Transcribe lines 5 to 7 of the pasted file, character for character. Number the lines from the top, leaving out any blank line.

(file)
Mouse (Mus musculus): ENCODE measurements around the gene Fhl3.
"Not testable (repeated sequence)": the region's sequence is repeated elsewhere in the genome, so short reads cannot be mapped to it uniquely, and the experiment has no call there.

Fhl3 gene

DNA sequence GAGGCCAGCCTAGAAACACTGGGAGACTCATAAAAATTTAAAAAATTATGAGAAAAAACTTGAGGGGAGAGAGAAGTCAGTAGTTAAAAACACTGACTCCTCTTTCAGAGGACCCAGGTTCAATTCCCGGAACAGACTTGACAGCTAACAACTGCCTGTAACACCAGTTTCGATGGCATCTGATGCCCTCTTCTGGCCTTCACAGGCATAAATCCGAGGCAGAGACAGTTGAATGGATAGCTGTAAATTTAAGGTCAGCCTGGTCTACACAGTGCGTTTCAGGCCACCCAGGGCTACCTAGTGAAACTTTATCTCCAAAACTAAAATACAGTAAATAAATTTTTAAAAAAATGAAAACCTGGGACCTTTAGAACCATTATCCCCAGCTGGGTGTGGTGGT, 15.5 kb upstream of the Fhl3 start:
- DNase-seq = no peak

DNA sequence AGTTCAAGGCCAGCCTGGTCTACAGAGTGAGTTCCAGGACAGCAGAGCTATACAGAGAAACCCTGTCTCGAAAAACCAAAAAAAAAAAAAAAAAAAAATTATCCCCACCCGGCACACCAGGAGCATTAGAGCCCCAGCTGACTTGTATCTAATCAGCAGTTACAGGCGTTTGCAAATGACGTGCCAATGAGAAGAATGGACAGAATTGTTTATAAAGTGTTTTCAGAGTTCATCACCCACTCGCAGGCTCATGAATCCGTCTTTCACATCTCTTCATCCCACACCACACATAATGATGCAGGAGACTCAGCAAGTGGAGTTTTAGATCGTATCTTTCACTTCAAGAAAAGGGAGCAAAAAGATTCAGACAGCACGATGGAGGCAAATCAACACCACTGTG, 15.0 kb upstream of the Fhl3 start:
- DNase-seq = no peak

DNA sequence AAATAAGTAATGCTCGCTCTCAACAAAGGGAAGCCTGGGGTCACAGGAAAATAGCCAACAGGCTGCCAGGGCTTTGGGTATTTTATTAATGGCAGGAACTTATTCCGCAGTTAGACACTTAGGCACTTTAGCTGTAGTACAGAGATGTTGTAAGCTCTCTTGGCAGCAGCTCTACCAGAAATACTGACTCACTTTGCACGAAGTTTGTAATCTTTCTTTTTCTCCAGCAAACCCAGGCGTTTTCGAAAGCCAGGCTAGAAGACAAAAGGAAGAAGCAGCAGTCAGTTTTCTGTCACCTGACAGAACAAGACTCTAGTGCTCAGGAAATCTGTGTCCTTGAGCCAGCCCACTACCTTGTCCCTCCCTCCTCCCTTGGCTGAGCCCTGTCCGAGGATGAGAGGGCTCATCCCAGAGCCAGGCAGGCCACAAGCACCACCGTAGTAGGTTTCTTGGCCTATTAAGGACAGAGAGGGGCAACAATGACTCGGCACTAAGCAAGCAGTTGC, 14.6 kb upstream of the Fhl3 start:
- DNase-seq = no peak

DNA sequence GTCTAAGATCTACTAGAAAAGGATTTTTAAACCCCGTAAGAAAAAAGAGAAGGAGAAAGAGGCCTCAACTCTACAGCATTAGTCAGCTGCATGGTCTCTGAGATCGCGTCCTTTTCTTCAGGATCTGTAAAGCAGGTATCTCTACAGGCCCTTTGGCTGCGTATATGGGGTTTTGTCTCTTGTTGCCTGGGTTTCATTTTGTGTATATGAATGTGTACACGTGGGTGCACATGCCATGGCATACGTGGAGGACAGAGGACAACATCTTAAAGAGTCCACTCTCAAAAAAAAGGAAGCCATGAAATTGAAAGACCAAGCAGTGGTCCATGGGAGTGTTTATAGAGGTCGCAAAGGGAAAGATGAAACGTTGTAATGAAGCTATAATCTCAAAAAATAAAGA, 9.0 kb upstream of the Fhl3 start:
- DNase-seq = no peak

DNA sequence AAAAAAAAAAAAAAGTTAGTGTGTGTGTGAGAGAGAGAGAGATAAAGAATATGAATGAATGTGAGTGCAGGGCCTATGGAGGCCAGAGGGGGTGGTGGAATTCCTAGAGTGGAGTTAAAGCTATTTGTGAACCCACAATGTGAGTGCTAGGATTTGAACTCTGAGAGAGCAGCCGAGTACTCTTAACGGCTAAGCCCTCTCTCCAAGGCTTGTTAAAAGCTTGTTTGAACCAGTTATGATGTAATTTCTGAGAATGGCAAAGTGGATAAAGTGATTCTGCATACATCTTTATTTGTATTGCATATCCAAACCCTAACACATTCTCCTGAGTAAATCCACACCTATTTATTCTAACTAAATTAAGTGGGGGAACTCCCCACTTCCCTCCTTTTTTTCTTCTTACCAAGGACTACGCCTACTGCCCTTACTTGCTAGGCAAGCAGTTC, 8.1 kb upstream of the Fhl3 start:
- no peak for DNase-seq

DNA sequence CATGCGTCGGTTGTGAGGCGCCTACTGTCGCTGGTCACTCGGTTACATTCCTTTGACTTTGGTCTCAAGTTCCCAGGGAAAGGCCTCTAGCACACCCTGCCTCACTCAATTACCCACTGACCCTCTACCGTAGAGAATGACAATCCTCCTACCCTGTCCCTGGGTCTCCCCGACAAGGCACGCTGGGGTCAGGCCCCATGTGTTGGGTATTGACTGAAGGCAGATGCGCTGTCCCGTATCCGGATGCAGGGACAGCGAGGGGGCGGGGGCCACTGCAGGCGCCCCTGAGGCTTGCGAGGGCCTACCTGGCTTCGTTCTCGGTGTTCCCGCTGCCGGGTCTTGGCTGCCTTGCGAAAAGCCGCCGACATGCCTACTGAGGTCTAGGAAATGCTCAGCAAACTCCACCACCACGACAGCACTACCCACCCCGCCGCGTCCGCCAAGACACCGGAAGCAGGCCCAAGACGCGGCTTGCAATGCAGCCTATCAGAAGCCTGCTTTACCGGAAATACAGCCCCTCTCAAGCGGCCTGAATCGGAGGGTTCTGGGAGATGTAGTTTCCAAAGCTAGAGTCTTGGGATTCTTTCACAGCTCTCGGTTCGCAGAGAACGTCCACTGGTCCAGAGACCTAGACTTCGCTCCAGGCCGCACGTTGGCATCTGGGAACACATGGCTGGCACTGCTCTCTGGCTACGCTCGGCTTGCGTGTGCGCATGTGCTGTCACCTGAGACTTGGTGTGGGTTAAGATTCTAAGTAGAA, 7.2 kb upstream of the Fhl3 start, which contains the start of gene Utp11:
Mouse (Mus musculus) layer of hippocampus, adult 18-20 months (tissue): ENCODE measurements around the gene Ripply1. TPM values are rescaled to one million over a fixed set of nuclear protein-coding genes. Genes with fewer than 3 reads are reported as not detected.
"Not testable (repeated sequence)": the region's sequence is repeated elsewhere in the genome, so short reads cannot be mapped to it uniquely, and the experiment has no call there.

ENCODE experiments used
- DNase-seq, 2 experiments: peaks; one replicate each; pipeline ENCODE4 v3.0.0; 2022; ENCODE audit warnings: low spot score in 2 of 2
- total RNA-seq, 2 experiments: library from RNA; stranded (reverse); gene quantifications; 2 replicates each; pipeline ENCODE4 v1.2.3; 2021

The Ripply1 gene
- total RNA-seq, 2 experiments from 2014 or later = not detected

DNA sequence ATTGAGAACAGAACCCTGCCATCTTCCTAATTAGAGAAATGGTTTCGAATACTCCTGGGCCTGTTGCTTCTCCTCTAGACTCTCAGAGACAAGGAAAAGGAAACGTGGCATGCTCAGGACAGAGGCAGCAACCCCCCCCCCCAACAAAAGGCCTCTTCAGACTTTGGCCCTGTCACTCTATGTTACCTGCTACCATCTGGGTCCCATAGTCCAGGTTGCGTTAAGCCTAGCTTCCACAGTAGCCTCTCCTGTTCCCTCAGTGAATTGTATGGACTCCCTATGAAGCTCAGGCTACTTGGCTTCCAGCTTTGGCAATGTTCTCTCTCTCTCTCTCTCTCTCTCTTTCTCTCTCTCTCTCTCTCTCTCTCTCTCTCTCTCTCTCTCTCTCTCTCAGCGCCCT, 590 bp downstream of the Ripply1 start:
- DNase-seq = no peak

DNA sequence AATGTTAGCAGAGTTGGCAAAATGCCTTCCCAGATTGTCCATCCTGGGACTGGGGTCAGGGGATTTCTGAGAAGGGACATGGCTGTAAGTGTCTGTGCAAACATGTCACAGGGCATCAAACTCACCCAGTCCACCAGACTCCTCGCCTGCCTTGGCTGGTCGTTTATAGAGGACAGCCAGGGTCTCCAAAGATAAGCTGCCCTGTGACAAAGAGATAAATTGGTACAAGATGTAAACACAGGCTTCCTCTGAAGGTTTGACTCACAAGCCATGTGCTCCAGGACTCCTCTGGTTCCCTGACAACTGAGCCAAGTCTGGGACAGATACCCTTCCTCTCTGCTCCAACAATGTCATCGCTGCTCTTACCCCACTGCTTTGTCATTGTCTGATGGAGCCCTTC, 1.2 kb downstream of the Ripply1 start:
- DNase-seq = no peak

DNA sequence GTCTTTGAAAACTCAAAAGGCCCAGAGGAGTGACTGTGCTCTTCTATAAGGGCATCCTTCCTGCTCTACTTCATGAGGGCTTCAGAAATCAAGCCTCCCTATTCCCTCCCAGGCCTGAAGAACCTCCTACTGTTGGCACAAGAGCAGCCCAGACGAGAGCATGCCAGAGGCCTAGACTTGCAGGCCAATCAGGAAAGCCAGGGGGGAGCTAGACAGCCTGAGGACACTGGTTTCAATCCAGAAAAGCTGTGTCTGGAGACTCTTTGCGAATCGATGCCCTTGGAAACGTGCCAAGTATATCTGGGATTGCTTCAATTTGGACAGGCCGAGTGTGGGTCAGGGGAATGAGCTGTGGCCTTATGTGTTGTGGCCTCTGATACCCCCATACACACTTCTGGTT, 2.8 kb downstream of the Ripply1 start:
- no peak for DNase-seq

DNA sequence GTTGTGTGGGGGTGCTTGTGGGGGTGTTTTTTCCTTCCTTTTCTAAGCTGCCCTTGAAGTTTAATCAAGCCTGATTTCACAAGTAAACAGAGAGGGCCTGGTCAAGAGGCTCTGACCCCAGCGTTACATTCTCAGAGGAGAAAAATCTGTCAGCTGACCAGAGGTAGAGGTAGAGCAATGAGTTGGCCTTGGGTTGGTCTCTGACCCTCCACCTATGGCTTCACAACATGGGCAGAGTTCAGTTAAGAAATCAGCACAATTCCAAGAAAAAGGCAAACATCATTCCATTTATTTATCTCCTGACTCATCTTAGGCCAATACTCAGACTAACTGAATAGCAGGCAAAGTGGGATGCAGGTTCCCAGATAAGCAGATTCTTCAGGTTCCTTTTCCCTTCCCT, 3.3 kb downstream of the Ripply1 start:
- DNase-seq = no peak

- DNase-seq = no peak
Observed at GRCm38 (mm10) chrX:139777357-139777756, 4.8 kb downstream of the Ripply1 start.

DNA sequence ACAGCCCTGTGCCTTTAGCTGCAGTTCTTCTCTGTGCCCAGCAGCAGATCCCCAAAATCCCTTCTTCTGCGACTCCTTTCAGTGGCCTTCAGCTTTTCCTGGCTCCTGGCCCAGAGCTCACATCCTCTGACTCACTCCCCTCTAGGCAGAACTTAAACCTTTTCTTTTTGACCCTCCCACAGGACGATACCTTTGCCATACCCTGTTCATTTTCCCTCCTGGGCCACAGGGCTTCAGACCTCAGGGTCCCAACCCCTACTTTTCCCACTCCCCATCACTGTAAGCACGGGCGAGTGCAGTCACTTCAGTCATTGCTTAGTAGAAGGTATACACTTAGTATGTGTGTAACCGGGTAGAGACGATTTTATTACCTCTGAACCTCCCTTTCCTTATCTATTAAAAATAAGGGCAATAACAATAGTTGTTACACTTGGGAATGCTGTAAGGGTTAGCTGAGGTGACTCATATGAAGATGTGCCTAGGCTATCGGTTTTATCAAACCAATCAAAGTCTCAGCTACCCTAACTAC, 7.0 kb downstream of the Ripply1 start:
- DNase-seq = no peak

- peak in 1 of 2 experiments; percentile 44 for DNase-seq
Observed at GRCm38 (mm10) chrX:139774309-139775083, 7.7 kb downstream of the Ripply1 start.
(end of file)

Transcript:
- DNase-seq = no peak

DNA sequence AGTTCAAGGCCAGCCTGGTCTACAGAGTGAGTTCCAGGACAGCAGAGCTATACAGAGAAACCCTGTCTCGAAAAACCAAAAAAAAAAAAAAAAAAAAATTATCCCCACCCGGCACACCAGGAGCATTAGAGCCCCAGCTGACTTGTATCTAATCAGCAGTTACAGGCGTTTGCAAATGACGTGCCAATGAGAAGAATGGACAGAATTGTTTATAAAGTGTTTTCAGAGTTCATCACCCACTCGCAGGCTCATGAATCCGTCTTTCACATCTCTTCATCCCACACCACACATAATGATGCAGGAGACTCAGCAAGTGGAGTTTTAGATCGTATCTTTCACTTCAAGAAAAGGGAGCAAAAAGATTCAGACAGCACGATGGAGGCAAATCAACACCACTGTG, 15.0 kb upstream of the Fhl3 start:
- DNase-seq = no peak